According to a new survey, the amount of Antarctic ice being lost has doubled in the last three years, to hit a total of 159 billion tons each year.
Image: Map of ice loss on the Pine Island Glacier, the glacier currently contributing the most to global sea level rises / Leeds University and UK Centre for Polar Observation and Modeling
The majority of that ice is, unsurprisingly, coming from West Antarctica, where researchers recently announced that the ice collapse could no longer be stopped. But, while that accounts for 134 billion tons of the ice a year, the Antarctic peninsula and East Antarctica also came in for their share of loses with 23 billion tons and 3 billion tons respectively.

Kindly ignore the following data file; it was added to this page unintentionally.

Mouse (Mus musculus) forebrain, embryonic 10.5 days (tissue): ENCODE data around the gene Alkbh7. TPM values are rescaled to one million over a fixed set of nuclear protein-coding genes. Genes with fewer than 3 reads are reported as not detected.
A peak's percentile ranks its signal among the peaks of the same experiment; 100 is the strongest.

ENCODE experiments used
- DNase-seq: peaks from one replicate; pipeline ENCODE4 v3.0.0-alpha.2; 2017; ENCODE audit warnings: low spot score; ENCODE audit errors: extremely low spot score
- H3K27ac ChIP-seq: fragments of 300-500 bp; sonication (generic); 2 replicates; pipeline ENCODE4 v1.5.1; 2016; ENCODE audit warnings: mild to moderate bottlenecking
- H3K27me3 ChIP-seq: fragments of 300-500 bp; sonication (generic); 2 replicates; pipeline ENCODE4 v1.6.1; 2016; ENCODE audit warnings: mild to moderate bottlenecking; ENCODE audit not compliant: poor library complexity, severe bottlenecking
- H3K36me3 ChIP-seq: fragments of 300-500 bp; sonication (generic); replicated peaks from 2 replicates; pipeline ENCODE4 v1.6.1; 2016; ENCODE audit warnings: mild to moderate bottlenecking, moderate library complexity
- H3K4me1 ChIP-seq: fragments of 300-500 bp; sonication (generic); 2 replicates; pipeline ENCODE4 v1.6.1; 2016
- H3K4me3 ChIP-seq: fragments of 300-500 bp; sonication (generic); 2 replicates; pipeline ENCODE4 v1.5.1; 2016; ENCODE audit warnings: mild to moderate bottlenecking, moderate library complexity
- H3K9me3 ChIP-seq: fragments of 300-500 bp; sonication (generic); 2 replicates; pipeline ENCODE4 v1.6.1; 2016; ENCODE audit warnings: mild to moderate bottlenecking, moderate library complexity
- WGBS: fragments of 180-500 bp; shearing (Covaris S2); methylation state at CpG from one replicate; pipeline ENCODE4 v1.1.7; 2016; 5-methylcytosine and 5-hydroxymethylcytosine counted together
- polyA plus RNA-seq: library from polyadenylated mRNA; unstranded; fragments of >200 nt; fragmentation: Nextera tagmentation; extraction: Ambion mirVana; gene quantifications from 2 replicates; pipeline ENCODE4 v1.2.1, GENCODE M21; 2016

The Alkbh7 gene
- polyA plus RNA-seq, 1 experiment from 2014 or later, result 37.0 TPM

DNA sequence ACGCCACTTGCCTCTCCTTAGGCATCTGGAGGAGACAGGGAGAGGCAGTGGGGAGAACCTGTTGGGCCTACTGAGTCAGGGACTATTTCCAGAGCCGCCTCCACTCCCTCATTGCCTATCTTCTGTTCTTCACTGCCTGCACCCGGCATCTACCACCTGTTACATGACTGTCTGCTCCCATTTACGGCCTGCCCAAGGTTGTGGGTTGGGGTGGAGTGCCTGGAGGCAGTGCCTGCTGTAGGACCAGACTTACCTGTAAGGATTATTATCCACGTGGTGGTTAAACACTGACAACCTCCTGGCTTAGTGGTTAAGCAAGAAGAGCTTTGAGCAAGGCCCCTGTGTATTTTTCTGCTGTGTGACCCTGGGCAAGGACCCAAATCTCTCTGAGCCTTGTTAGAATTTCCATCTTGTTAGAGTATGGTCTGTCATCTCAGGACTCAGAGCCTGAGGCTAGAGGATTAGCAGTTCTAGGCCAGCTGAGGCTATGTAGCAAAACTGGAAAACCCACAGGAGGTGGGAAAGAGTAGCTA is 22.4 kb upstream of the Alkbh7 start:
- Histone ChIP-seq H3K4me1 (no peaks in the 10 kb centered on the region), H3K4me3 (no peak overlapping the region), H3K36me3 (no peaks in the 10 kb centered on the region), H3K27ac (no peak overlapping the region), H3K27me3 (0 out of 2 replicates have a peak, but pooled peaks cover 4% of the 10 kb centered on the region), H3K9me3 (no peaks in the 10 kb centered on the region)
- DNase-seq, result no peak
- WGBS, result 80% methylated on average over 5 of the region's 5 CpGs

The study was done using data from ESA satellites by a group led by Malcolm McMillan and Andrew Shepherd at Leeds University and the UK Centre for Polar Observation and Modeling.
You can read their whole paper over in Geophysical Research Letters right here.